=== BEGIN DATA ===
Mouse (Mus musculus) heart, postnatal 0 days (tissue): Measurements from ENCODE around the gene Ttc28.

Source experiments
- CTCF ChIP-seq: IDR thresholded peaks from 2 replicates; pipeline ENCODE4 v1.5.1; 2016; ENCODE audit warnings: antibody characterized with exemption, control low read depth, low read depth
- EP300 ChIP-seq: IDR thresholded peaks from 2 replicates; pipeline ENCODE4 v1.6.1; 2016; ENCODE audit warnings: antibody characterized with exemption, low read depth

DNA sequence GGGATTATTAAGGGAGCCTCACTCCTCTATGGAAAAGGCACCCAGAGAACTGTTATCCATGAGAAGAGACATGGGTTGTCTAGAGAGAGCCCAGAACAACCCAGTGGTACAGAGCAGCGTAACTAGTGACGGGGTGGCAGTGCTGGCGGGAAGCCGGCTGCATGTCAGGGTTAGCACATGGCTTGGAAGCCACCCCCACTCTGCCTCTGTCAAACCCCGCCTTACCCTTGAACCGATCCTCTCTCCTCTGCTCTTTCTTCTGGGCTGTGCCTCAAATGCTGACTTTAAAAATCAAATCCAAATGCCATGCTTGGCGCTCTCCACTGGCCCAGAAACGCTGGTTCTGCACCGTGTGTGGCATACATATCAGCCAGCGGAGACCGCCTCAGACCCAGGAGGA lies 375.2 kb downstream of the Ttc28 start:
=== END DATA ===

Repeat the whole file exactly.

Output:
Mouse (Mus musculus) heart, postnatal 0 days (tissue): Measurements from ENCODE around the gene Ttc28.

Source experiments
- CTCF ChIP-seq: IDR thresholded peaks from 2 replicates; pipeline ENCODE4 v1.5.1; 2016; ENCODE audit warnings: antibody characterized with exemption, control low read depth, low read depth
- EP300 ChIP-seq: IDR thresholded peaks from 2 replicates; pipeline ENCODE4 v1.6.1; 2016; ENCODE audit warnings: antibody characterized with exemption, low read depth

DNA sequence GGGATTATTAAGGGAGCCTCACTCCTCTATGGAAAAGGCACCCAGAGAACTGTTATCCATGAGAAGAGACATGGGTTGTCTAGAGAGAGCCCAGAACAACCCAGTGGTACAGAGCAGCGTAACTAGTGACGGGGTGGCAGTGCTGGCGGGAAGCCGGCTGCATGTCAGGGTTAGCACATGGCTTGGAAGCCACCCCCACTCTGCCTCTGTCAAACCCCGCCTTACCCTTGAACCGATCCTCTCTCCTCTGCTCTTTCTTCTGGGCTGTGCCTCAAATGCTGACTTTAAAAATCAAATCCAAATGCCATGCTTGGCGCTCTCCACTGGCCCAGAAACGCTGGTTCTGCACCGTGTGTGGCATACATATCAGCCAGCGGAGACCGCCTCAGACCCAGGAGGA lies 375.2 kb downstream of the Ttc28 start: